- Be consistent. Friend, don?t wait until there is tension. Keep the relationship bank full. You will have to work much harder to repair the damage when you are not consistent, or just spend time together when there is tension. Make a schedule and stick to it.
- Quality means quality. You cannot have quality time unless you are fully present. Turn off your cell phone if you have to. Go offsite if you must. Stop and really listen. Engage. Be alone with that person. Quality time means that the world needs to disappear when the two of you connect.
- Investing time leads to breaking down walls. Spending time together creates a solid foundation. But that’s not the final step. The goal of spending time together is for barriers between the two of you to crumble and fall away. And that almost always happens when you spend consistent, quality?time together. Why? Because when two people start seeing the human side of each other, hearts soften, and walls start coming down. And then, to the best result yet, new walls are not erected as you move forward.
- Be patient and gentle. ?When you start spending consistent, quality time with a person, don’t demand them to open up. Each person has a different comfort level in revealing their heart. I know people who bear it all. I know people who bottle it in and never do. Be respectful. Be kind. We are all trying to make it in life. You don?t know what?s going on inside the heart of another person. Remember that the strongest force in the world is gentleness.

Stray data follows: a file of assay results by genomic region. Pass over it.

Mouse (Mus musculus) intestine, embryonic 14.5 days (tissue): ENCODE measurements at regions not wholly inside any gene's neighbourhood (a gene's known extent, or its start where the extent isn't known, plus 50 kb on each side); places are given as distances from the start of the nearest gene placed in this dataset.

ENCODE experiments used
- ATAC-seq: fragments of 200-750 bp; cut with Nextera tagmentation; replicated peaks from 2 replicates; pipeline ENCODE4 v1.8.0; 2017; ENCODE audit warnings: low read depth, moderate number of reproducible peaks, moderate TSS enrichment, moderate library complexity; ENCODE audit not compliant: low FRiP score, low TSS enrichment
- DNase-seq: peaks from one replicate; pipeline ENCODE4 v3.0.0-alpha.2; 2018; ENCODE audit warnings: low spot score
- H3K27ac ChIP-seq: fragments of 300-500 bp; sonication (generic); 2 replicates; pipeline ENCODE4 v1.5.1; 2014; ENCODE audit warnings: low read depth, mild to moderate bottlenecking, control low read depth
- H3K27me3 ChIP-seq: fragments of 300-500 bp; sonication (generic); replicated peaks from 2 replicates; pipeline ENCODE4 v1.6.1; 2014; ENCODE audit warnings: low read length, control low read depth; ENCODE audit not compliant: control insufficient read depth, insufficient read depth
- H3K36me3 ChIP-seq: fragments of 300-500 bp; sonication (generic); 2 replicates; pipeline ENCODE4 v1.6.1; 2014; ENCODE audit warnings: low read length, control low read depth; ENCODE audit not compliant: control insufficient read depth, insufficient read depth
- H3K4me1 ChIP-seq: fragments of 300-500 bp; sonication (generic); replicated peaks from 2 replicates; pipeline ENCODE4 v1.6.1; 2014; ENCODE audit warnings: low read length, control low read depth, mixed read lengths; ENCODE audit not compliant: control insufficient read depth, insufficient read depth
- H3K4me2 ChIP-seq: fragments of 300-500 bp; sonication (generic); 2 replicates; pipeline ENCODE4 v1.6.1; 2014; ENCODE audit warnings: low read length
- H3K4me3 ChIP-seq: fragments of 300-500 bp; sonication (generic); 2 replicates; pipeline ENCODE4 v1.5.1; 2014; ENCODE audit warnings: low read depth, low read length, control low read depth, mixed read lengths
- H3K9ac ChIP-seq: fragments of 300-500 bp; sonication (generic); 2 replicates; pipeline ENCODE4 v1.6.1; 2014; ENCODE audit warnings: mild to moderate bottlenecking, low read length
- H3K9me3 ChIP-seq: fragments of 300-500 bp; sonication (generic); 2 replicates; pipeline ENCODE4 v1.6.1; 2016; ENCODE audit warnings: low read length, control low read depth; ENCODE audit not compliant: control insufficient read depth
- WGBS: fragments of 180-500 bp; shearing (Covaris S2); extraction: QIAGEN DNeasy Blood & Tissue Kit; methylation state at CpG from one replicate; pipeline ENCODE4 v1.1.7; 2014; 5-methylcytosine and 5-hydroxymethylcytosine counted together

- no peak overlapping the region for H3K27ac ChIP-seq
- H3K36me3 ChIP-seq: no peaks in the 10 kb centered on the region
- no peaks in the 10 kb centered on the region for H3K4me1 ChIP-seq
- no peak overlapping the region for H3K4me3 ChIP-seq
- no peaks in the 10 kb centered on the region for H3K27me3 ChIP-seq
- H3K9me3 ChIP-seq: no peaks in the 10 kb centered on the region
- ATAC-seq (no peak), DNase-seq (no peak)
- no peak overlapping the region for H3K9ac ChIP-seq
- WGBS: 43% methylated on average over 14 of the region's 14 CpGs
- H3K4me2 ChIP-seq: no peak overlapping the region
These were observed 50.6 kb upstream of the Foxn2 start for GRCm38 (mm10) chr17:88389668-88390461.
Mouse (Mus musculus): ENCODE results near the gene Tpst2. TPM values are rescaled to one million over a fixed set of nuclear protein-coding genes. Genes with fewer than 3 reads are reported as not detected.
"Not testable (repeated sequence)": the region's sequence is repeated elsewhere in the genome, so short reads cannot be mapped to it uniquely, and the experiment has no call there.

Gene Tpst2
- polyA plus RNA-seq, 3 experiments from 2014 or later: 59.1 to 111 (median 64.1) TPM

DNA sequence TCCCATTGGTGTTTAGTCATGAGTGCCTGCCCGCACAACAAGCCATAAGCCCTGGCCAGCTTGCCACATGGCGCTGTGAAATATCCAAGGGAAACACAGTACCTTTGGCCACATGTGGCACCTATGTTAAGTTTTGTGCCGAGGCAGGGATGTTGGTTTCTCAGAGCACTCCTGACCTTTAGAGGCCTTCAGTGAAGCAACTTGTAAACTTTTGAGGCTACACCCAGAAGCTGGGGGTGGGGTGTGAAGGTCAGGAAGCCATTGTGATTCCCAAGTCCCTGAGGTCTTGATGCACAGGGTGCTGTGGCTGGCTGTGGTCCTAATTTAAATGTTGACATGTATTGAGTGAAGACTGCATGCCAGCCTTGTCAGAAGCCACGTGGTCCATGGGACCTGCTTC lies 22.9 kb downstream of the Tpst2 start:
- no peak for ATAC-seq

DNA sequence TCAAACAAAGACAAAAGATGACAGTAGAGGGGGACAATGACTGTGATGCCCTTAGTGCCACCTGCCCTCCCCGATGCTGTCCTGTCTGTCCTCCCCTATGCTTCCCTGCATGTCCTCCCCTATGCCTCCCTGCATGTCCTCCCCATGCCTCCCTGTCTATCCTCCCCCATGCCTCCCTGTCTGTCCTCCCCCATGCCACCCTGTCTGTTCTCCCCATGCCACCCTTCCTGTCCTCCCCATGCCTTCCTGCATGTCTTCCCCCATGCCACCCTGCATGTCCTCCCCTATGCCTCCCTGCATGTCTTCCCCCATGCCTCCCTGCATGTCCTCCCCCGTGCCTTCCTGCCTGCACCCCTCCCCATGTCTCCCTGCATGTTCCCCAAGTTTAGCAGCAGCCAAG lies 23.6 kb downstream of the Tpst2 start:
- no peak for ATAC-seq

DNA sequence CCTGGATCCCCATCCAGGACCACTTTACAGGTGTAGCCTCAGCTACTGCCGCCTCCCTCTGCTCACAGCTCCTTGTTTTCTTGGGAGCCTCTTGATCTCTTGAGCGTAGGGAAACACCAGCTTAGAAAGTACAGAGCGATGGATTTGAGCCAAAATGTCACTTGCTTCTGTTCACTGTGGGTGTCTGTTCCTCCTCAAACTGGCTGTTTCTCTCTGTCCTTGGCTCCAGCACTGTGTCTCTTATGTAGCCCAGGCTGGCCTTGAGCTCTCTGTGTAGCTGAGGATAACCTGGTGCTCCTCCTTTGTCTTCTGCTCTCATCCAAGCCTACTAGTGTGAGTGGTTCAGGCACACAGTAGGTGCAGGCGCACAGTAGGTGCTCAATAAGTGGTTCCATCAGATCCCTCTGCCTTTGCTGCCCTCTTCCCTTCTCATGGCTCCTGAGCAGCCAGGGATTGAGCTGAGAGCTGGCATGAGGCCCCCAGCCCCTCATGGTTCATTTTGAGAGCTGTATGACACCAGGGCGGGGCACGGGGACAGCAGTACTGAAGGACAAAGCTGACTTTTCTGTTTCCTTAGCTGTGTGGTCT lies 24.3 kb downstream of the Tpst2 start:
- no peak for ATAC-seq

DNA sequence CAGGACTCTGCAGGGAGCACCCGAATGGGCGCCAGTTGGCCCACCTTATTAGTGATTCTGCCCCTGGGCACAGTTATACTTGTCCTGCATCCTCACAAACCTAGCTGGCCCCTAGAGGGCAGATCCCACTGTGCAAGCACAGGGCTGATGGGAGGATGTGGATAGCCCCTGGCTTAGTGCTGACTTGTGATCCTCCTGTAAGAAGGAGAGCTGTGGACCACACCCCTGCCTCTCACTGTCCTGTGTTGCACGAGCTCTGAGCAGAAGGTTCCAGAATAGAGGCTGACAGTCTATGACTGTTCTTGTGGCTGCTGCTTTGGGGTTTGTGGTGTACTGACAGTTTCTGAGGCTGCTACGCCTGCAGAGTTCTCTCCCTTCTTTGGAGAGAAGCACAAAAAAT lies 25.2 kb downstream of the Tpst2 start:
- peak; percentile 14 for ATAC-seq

- Practice honesty.?Once you are spending consistent, quality time together, and you are being patient and gentle with one another, there’s one last step.?Know what you want to say, but don?t say it yet. That?s right, don?t say it. Not yet. Wait for the right time. But don?t wait too long. Make sure it is said. Somehow, you must communicate how you feel. Tell people when they cross a boundary. Let your relationship bank become so full, that when you make an “honesty withdrawal,” you are not left overdrawn. When honesty exceeds our connection, a relationship starts breaking down. Don?t be afraid to be honest. Almost anything can be said in the right time and in the right way.
Here is the truth. Even for the best of us, some relationships are tough to manage. ?But we must strive to have the best relationships we can because most of our successes, our failures, our pains, and our joys come from our?relationships. Healthy ones heal us, and oppressive ones suffocate us. Loving, uplifting ones build us and give us life and strength.
Simply take the time to be with one another. Give people your time, and they will give you their heart.
For Further Reading:
The Most Common Reason Leadership Fails: Relationships Fail
Six Indicators of a Healthy Team